Warlock: The Making of a Pharaoh
A Reviewby Adel Murad
One of the most fascinating works of fiction to appear on British and Canadian markets recently is the novel: Warlock by Wilbur Smith, who was described by the Sunday Times as a "master storyteller". It is indeed a story of love, treachery and courage, and is worth reading despite its bulk of nearly 700 pages.
The scene of the momentous events of Warlock took place in Egypt about a thousand years after the building of the Great Pyramids. The Pharaoh of the times, Tamose was building up for war with the Hyksos who took over the north of Egypt. Meanwhile, his young son, Prince Nefer, was out in the desert with his old mentor, Taita, who is the Warlock.
When Pharaoh Tamose was felled down by one of his own Generals, Lord Naja, Taita knew that the Prince will be next, and took it upon himself to protect him, with the help of Isis, until he claims his birthright.
Unknown to Taita, Naja had other plans: he declared himself Regent and marries the two daughters of the slain Pharaoh. He also charges Taita with disposing with the young Prince, so that his claim to the throne is no longer a threat.
Taita, the main character of the novel is a unique character: he knows about medicine, magic and nature, He was educated in the old ways and was in touch with the gods and ancient history. In fact, most Egyptians of the time looked at him as history itself, some saying that lived for more than two hundred years. The regent believed that Taita could give him the secret of eternal life.
The author is brilliant in describing details of events, the customs of ancient Egyptians and the natural phenomena of the time. He lapsed on a few details such as the fauna of parts of the Sinai desert which may have been arable in the ancient times, but certainly not a rain forest. Also the ancient names of Egyptian towns should not include Ismailia and El Arish, which are recent names with documents dating the names only to the 18th century.
However, the author excelled in describing the budding love story between Prince Nefer and Princess Mintaka, and the struggle, against he odds, to reclaim the Double Crown of Egypt by Prince Nefer.
Events of the ancient world were barbaric by today's standard. In battles, thousands were slaughtered without mercy, for sport or as a sacrifice and gift to the gods. The sacking of Babylon and the fights of Prince Nefer against the false Pharaoh are such events when thousands lost their lives.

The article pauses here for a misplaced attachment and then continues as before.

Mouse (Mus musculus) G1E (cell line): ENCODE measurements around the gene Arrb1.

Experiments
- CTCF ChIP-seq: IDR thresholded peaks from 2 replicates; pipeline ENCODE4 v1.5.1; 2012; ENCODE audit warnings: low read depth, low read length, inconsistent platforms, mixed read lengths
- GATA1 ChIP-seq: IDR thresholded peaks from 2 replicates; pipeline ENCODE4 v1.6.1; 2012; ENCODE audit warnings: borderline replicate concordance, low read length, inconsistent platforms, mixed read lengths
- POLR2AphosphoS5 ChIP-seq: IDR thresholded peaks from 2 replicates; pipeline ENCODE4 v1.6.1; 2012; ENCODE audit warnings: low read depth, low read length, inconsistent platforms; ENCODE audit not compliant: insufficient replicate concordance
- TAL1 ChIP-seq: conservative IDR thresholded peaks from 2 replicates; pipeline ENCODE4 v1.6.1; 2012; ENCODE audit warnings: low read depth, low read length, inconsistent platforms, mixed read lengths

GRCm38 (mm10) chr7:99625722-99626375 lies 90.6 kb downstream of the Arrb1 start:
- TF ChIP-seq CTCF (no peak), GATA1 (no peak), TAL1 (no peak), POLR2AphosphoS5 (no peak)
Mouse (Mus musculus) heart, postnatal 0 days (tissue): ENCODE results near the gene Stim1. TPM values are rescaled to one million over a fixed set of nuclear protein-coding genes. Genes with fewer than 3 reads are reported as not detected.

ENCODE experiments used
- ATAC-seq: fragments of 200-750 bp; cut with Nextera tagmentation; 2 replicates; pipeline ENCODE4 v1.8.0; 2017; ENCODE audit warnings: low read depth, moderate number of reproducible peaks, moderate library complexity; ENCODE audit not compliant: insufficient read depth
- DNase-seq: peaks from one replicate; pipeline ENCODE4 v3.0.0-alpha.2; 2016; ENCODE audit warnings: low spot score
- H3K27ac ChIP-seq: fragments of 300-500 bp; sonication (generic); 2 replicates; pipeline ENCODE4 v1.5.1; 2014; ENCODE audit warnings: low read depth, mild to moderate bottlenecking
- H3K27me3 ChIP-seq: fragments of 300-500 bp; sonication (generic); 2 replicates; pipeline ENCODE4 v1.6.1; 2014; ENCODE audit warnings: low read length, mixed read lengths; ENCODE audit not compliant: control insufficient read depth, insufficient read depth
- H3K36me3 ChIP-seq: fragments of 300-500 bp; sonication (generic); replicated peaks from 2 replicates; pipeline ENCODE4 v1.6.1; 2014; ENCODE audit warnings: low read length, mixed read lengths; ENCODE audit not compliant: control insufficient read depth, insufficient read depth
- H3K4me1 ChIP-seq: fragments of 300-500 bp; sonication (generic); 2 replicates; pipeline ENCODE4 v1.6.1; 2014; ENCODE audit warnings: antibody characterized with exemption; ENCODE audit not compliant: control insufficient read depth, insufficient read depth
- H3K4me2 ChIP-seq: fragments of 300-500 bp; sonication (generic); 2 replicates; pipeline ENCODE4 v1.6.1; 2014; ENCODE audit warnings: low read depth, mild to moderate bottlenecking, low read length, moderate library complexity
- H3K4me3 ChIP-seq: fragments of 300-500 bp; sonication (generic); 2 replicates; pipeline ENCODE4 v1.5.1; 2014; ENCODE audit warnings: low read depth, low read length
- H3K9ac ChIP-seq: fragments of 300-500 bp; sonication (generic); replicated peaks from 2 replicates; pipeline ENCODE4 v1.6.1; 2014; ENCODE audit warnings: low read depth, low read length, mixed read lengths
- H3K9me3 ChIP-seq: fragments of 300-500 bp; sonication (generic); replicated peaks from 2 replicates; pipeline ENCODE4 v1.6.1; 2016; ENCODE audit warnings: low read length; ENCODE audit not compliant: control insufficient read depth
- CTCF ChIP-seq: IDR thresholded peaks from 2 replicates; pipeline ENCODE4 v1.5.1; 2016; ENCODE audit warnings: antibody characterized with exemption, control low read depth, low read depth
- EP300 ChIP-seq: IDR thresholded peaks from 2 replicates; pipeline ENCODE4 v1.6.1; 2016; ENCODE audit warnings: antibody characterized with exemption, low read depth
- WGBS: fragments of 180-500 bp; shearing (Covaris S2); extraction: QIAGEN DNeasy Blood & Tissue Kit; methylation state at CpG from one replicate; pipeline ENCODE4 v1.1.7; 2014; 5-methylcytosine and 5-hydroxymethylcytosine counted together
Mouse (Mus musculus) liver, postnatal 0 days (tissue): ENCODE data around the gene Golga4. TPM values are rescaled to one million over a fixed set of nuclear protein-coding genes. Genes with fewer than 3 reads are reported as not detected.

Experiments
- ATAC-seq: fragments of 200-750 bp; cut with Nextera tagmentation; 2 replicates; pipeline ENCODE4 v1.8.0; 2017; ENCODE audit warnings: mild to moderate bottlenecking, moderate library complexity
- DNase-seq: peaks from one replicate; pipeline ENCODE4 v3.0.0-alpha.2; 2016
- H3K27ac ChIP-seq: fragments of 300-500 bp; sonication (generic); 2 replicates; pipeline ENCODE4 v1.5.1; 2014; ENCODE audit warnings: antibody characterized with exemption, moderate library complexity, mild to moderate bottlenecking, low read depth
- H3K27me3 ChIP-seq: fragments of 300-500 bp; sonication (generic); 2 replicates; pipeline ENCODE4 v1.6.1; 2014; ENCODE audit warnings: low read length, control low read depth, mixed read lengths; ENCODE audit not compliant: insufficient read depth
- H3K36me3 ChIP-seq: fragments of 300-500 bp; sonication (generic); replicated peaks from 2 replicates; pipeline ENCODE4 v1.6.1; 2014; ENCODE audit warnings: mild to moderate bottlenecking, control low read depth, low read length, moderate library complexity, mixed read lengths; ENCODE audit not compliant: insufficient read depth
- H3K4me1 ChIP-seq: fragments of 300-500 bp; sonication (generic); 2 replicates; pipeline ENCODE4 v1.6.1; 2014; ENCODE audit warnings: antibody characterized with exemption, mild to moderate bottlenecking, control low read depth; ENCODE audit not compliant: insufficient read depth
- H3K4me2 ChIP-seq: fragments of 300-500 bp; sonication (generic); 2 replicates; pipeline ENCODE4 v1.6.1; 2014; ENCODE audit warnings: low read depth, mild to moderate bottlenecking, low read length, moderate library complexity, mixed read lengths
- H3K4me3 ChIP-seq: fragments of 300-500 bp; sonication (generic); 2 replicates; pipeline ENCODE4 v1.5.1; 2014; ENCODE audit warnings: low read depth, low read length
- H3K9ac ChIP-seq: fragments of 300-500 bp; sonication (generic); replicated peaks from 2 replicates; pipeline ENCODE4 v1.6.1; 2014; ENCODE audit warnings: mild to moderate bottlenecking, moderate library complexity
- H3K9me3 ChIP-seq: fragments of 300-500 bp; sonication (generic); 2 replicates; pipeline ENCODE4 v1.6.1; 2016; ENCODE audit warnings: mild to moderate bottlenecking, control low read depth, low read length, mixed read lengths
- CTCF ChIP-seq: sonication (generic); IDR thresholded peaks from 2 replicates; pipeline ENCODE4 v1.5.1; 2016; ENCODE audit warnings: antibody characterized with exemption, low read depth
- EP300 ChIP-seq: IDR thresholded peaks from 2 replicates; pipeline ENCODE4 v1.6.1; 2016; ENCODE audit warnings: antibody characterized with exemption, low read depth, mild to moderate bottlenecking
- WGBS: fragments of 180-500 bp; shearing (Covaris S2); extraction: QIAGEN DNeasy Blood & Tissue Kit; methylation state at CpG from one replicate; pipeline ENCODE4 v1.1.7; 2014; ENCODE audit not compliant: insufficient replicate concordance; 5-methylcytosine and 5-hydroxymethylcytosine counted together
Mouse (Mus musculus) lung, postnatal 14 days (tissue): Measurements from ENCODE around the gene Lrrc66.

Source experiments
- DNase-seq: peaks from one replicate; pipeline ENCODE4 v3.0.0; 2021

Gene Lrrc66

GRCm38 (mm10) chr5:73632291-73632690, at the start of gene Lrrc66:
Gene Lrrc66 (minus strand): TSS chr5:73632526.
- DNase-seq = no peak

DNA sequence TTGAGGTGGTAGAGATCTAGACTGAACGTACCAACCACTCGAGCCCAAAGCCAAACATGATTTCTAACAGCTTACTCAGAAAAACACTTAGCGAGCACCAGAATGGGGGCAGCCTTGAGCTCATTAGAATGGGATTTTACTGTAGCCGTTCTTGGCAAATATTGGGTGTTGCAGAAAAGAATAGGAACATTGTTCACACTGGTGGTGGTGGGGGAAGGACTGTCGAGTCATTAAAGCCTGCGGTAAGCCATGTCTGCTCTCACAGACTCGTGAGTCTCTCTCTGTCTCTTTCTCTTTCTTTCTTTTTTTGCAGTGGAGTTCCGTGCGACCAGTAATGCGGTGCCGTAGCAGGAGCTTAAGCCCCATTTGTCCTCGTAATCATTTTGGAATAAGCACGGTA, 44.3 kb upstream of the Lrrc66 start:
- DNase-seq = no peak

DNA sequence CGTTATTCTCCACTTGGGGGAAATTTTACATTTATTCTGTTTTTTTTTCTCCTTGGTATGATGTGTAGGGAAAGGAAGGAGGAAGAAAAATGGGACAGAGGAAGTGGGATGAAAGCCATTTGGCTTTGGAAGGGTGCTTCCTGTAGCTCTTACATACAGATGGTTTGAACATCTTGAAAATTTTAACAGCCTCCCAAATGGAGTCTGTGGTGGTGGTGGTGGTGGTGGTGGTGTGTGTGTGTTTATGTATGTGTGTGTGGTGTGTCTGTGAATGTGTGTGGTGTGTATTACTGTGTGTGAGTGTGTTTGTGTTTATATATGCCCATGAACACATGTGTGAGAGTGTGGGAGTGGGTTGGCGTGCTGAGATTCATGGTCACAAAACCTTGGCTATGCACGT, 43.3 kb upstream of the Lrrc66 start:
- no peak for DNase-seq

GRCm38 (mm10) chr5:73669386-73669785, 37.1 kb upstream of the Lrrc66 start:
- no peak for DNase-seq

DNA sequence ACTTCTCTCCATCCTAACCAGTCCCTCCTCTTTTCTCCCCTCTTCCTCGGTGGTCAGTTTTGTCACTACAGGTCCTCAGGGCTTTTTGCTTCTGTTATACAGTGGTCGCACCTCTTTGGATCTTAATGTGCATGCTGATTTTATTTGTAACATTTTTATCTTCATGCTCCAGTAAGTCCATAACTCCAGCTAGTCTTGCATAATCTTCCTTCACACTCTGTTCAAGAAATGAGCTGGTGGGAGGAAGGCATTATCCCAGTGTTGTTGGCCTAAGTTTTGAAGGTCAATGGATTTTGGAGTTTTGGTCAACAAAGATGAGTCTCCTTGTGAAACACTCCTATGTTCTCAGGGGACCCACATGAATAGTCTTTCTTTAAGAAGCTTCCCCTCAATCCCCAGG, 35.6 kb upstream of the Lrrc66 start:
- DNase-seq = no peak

Ancient battle plans decided the winners and losers, and some clever thought was devised by Wilbur Smith in desert warfare, that would make many modern generals proud.
Reading Warlock transfers the reader into a magic world of ancient Egypt with all its beauty and brutality. The Nile, as ever, is the very life of ancient Egypt. The temples of Isis and Hathor along the banks are rich mysterious places with political influence and power. Bronze, the metal of the times, was part of everyday's life. Swards and Chariots and shadoufs had bronze as their metal component. Gold was the treasure of Pharaoh and the reward for victory in battle.
Food in ancient Egypt was mainly bread, vegetables and beer. Meat was rare and was only eaten in feasts. Good was symbolised by the Royal Falcon, and evil was the cobra snake. Knowledge of medicine was advanced: herbs were used to purify infected wounds, and operations were performed to stitch up deep cuts and extract arrow heads.
The novel has some steamy love scenes and cleverly uses the ancient custom of showing the blood stained cloth of the virgin bride on her wedding night. This custom is still practised in some villages in Egypt to this day.
This novel is worth reading, and is highly rated by this Egyptian reader. I certainly enjoyed reading it from cover to cover, except for the dedication at the beginning which was, inexplicably, to the spirits of Genghis Khan and Omar Khayyam. These characters were from different eras; one was an efficient killer and the other a wine connoisseur. Neither was Egyptian!
Sometimes drinking and writing do not mix well.
Author: Wilbur Smith
Publisher: Pan Macmillan, London
Price: 6.99 Pounds Sterling
Last Updated: June 9th, 2011
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